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It may not have always been that way, but few people can argue that the ability to effectively negotiate has become a very valuable and sought-after skill both on socially and professionally.

If mastered, it can be a very useful tool when it comes to conflict management and let’s face it, there is no shortage of conflict-based situations in most workplaces. You can have conflicts with colleagues, superiors and business partners. Your ability to effectively negotiate your way through these conflicts can be one of the defining factors of your career’s failure or success.

Effective Negotiating can also be just as important in our personal lives and can have a significant influence on our social circle. We are living through very intense global times at the moment. The last couple of years alone we’ve been through a pandemic, a war and a couple of global economic crises to name a few. Each of those comes along with a wide range of conflicting opinions that often come up during social conversations (sometimes in a very tense and emotional manner). Your ability to effectively address these discussions can have a great impact on your ability to maintain and expand your social circle.

So let us take a closer look at the 3 main pillars of Effective Negotiations and how we can use them to help us navigate tough conflicts.


When we are involved in a conflict, our opinion would naturally be a reflection of our core beliefs and values. So, when we are met with a conflicting opinion, we will sometimes subconsciously take it as an attack on those core values. It suddenly starts to feel as an attack against our own identity rather than the topic we are debating.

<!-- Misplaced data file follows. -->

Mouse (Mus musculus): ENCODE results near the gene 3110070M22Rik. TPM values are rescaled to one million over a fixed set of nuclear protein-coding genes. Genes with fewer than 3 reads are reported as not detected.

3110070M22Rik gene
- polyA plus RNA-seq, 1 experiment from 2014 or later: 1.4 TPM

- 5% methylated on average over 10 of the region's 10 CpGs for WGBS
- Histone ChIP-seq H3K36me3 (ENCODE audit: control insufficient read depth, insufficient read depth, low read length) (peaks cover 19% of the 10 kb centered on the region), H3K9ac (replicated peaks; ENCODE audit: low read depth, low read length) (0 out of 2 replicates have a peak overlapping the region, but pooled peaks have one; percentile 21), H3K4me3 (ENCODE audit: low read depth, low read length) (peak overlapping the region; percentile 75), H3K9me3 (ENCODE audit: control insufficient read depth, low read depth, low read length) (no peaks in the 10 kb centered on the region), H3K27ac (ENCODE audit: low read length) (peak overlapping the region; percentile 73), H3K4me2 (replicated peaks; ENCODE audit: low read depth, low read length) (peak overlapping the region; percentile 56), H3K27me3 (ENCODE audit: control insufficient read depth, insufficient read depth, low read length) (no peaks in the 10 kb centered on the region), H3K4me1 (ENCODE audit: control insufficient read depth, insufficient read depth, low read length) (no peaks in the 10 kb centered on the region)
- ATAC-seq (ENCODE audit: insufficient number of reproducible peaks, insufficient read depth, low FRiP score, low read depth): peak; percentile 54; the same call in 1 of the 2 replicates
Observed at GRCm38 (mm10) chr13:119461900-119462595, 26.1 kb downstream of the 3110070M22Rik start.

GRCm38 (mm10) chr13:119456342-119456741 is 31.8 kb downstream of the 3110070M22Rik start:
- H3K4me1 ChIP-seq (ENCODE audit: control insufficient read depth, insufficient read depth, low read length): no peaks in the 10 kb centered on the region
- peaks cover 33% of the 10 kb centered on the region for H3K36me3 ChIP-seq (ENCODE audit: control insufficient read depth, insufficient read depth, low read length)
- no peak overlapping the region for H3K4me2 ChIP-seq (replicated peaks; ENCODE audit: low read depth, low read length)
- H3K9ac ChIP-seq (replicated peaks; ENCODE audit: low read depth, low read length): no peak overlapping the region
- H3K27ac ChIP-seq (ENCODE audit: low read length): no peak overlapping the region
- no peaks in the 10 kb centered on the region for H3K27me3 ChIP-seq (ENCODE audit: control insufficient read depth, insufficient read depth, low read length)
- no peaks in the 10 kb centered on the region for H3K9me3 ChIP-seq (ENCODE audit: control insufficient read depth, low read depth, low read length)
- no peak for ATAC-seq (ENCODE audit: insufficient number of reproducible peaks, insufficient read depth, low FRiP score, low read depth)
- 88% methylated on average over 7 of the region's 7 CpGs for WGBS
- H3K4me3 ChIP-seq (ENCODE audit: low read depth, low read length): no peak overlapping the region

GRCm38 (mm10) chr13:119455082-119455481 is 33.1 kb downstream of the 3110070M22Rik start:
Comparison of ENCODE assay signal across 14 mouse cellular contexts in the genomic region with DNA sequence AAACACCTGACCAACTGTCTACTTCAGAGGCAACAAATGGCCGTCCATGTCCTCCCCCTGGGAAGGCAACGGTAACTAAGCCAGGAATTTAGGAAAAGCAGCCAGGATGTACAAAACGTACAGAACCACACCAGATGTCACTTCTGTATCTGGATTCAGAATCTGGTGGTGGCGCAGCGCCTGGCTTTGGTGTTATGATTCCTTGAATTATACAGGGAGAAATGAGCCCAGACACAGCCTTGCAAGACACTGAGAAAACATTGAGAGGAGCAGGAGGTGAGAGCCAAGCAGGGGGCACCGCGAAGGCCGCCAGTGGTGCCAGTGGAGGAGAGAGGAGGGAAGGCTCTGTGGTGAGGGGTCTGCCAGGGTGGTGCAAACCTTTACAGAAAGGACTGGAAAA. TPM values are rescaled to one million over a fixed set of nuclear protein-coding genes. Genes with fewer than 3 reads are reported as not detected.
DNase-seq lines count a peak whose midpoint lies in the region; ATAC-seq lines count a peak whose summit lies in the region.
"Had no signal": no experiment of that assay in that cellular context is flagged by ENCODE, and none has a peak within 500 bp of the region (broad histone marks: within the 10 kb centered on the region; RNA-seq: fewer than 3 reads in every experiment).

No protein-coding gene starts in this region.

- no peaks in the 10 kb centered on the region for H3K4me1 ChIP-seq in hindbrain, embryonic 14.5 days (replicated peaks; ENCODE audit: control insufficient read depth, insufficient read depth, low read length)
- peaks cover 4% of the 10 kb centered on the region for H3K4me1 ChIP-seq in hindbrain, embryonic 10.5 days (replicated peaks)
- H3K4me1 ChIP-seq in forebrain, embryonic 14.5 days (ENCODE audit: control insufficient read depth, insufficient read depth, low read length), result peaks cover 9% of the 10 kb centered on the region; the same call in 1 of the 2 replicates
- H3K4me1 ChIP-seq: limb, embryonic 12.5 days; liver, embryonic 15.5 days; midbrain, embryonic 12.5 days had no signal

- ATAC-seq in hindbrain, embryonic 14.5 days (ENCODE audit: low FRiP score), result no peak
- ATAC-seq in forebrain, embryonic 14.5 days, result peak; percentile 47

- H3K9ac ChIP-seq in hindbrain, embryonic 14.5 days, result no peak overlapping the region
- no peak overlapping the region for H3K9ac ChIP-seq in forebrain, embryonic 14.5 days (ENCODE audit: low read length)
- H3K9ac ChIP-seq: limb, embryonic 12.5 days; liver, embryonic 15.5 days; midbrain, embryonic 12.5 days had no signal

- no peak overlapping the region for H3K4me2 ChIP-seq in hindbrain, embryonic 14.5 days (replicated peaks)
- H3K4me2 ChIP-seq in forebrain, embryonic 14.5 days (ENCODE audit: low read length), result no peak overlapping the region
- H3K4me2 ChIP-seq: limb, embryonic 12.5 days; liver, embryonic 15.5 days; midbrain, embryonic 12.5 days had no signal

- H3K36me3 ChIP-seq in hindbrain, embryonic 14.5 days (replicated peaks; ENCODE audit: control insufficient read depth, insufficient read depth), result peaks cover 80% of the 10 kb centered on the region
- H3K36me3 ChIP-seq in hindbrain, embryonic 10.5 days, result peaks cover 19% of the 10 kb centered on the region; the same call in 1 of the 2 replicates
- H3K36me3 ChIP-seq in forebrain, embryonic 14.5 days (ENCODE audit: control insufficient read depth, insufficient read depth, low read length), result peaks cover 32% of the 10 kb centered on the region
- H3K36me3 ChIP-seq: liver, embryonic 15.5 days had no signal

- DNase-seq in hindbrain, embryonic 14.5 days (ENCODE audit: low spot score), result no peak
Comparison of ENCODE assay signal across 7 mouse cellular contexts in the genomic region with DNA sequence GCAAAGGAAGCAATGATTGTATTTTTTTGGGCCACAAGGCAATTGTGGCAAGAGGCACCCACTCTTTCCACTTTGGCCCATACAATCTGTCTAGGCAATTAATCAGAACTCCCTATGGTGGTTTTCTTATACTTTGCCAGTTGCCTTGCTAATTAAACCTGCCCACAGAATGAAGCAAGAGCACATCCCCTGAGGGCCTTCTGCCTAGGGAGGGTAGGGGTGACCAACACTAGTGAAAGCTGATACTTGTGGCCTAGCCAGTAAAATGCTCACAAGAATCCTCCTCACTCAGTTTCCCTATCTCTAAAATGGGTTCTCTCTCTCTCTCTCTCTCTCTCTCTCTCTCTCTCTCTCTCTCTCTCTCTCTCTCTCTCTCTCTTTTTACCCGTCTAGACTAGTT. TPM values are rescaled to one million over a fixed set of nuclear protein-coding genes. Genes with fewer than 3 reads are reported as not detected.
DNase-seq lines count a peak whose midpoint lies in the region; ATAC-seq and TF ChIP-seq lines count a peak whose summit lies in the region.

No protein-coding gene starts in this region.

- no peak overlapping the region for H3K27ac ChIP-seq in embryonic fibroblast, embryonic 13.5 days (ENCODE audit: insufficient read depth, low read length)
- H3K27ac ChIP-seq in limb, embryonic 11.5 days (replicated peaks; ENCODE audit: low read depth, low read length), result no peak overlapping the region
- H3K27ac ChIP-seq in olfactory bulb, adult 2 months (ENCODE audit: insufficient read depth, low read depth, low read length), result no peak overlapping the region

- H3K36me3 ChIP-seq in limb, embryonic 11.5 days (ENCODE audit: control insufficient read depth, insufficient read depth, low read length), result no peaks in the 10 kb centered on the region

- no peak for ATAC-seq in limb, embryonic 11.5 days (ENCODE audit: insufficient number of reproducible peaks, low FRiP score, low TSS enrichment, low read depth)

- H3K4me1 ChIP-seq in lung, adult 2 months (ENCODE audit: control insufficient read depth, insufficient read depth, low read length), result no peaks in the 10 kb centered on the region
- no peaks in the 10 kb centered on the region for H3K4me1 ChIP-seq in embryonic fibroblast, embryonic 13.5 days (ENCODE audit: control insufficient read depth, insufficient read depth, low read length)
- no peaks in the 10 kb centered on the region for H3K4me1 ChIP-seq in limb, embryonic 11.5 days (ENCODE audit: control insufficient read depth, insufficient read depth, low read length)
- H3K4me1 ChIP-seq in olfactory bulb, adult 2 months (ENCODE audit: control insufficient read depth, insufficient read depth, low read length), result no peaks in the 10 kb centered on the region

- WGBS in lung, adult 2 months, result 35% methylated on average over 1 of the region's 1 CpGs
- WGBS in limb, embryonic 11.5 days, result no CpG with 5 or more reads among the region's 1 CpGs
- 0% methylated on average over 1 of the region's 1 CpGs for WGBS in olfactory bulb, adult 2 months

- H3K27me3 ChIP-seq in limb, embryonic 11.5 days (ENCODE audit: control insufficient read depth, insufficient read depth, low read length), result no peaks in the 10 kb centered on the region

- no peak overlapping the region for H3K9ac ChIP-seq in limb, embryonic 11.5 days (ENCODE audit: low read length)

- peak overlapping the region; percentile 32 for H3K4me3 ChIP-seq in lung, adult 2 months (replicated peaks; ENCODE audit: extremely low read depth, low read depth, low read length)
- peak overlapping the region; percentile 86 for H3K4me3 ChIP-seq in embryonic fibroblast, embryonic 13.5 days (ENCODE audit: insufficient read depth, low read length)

Once that happens, emotions start to take over making it harder for us to remain objective. So, while we should continue to express our core beliefs, we should not allow ourselves to take the conflict personally. 

A conflict of opinion and a personal attack aimed at one’s identity are two entirely different things but apparently can be quite easy to confuse for each other.


Let’s face it, we all love feeling appreciated. It comes hand in hand with a personal sense of validation that we as human beings are just wired to enjoy. Awareness of this fact can be helpful in setting the scene for smoother negotiations.

Start by giving other side a chance to talk and make their point. Put yourself in their shoes and look at the situation from their perspective. Put effort into genuinely understanding where they’re coming from rather than simply waiting for them to stop talking so you can hit them with your counter argument.

The result is, you just might see the logic in their stance and that can influence your take on the matter. Even if you don’t though, your clear willingness to genuinely listen would not go unnoticed. 

It would be a clear sign that you appreciate their perspective even if it’s in disagreement with yours and that can only pave the way for a much more productive conversation.   


Don’t treat the conflict as a battle against an adversary, your purpose here should not simply be winning the argument. 

The real victory would be finding a common ground that you’re both satisfied with and in doing so, you would turn the other person from an adversary into an ally. As a smart negotiator, that is what you should be aiming for.

Influence the conversation in that direction so that it turns from a “you against me” situation into a “us against a common problem” situation.

Final Thoughts

The best negotiators are those who have the self-restraint to keep their ego in check during a heated discussion. Their aim is not to simply defeat the other side, they think bigger. Their ultimate goal is to find the best possible solution that can benefit both sides of the argument.

Is this always possible? Does such a solution exist for every conflict? Definitely not. But it should always be the initial goal of an effective negotiator.

Keywords: Effective negotiations, Identity, Appreciation, Affiliation, conflict management
Reference: (40) Harvard negotiator explains how to argue | Dan Shapiro – YouTube    

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